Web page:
VMany in Brussels are talking about a “nuclear option”. Of a last resort to bring stubborn governments to their senses. It is about the so-called rule of law mechanism. It provides that the EU Violations of European values can punish financially. So far, the Community has applied the measure only once: against Hungary. But this should happen more often in the future.
At least that is what a previously unpublished report by the EU Parliament advocates. The document, marked “for internal use only”, is available to WELT. On 98 tightly written pages, the authors advocate using the rule of law mechanism more broadly in the future. The instrument’s reputation as a “nuclear option” means that it is considered “toxic” and has “a very high application threshold”. The “political costs” are enormous with every mission, and that has to change.
Parliament’s Budget Committee had the report at the Paris Institute Jacques Delors, who Commissioned by the Brussels think tank CEPS and the Berlin Hertie School, all well-known institutions. The paper is due to be published by the end of next week, but it is already keeping EU officials, diplomats and MEPs busy behind the scenes.
There is still a long way to go before the rules are changed. Parliament would have to negotiate something like this with the national governments and the Commission. Nevertheless, the document could be a first step towards a stricter EU – towards a community of states that cracks down on those members who violate core values.
The idea behind the rule of law mechanism: countries that do not ensure the independence of their courts and media or do too little against corruption and nepotism must expect a cut in funding. The instrument is designed to protect the EU budget. Where there is corruption, the logic goes, there is a risk of wasting EU funds, i.e. money from European taxpayers.
“It is a great success that the rule of law mechanism is being used against Hungary,” says Daniel Freund, MEP from the Green Party and an expert in the EU Parliament when it comes to the fight against corruption. That is important for the credibility of the international community and shows the citizens that Brussels cares about taxpayers’ money.
“But it shouldn’t stay with this one-off application,” says Freund. “The instrument should be used more frequently.” Finally, there are other EU countries in which corruption is widespread and independence from judges and journalists is at risk, for example PolandBulgaria, Romania, Malta, also Greece and Italy.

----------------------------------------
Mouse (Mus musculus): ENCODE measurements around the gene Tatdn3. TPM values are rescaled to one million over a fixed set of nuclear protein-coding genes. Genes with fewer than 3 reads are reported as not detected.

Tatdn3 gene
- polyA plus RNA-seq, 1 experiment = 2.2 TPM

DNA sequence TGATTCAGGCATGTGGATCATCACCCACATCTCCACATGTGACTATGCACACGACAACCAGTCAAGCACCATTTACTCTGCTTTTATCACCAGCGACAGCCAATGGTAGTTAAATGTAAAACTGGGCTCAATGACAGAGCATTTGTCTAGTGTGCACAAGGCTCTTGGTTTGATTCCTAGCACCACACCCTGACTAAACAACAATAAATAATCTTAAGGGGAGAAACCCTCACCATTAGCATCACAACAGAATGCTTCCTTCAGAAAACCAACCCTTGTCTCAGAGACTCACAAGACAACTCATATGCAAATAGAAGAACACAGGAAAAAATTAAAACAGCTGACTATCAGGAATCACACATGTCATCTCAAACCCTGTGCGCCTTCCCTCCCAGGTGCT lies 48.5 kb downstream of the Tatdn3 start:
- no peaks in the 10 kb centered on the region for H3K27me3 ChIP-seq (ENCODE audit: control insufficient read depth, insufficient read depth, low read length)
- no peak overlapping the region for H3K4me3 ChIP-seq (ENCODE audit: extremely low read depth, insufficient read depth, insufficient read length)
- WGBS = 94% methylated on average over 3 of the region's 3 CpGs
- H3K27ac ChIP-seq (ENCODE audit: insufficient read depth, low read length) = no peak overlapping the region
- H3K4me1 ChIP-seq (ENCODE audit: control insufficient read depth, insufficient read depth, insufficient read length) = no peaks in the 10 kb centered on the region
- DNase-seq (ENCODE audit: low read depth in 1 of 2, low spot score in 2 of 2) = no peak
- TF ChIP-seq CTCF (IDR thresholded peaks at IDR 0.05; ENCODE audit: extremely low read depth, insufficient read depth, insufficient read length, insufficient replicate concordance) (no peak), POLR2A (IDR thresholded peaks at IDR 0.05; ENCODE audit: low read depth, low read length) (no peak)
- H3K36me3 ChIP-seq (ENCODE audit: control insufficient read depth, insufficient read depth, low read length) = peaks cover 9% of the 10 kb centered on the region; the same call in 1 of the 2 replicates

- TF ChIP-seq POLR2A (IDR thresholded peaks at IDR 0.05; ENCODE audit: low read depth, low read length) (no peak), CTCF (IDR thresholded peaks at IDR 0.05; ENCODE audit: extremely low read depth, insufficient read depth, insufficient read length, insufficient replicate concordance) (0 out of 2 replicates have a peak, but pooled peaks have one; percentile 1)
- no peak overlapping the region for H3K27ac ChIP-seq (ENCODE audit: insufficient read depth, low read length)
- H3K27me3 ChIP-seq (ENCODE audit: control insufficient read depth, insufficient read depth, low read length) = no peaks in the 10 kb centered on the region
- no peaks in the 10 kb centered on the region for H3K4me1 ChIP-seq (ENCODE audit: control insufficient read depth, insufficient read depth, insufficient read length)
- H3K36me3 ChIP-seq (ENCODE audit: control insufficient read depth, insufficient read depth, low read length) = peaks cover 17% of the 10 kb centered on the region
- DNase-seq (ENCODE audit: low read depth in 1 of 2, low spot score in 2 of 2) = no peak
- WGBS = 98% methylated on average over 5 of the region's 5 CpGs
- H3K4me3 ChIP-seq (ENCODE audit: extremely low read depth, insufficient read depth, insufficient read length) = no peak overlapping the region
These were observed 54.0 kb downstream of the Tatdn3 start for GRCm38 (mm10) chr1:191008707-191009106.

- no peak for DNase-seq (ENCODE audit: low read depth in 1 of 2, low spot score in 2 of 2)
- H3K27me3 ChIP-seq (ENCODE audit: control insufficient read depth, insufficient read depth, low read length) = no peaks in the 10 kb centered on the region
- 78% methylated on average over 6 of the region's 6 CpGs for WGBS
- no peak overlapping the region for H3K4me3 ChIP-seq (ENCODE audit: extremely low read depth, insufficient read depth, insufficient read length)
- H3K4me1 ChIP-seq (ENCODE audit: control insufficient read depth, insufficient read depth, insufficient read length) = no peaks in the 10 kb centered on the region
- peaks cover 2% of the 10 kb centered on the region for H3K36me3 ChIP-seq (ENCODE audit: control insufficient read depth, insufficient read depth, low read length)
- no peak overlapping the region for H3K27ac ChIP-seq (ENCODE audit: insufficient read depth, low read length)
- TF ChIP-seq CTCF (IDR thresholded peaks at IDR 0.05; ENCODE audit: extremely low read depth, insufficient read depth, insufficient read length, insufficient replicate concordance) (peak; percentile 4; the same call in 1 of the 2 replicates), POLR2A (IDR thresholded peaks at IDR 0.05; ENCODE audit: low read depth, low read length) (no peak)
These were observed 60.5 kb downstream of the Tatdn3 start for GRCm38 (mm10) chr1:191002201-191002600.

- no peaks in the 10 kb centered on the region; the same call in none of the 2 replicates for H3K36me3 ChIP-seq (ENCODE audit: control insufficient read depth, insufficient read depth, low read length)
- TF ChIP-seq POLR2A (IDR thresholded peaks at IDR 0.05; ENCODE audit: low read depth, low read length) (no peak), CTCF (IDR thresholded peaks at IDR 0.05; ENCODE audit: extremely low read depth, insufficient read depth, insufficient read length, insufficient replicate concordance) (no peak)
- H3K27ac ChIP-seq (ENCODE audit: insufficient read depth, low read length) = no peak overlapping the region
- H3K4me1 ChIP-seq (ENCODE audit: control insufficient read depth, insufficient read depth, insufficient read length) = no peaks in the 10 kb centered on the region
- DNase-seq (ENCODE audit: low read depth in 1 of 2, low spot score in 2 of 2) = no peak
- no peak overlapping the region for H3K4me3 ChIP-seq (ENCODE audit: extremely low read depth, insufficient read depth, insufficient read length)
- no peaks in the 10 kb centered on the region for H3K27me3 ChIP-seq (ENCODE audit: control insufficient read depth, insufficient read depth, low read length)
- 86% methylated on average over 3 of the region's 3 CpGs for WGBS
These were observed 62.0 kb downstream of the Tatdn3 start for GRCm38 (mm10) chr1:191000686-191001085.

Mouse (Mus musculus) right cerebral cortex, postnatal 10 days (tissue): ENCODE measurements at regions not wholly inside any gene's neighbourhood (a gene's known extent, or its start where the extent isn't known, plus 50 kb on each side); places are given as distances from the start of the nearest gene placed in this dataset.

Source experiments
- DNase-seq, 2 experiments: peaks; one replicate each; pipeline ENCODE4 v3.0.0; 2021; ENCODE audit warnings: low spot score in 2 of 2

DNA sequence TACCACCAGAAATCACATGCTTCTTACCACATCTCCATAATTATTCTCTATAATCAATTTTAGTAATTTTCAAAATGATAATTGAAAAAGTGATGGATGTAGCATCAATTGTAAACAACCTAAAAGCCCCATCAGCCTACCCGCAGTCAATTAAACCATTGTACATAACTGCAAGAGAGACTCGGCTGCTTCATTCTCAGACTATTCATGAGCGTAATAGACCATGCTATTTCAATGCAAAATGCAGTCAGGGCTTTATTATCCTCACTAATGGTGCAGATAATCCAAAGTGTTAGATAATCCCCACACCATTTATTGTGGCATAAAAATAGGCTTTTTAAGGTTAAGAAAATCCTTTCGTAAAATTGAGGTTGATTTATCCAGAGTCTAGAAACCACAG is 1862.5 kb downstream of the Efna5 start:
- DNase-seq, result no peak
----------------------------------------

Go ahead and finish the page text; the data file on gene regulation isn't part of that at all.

Freund says the EU must rhetorically disarm. The rule of law mechanism, he says, should not be seen as a last resort. Politicians should rather convey that this is a completely normal tool of the EU, intended to initiate reforms in the member states.
The rule of law mechanism came into force in January 2021, but Hungary and Poland appealed against it in March, without success. Almost a year later, the European Court of Justice ruled: The measure may be used. Then, at the end of 2022, the EU used it against Hungary.
The Commission froze subsidies totaling 6.3 billion euros because the government in Budapest could not credibly demonstrate that the funds were being used correctly. Overall, between 2021 and 2027, Hungary is to receive around 22 billion euros from so-called cohesion funds, for example for the laying of new railway tracks and the expansion of the broadband network. The pots are intended to help poorer regions of the EU. Cohesion policy is the largest item in the Brussels budget, a cornerstone of European integration.
The Commission’s justification for activating the rule of law mechanism: In the Hungarian authorities that manage the EU funds, favoritism and conflicts of interest have been identified. In doing so, the Commission met the requirements of the EU rules, according to which the measure may only be used if there is a “reasonably direct link” between the offense and a risk to the EU budget.
Parliament’s report now advocates a broader approach. To put it simply, Brussels should take a less narrow view of the direct connection. The EU should therefore not only intervene if the national authorities responsible for EU funds have been proven to have acted inappropriately, but also if there is generally enough evidence of corruption and nepotism in the country.
Requiring the EU to provide “detailed evidence” each time to establish a link between the offense and the EU budget would consume time and resources, say the authors of the analysis. The rule of law mechanism is in danger of losing its effectiveness. Therefore, a less restrictive interpretation of the rules could help Europe.
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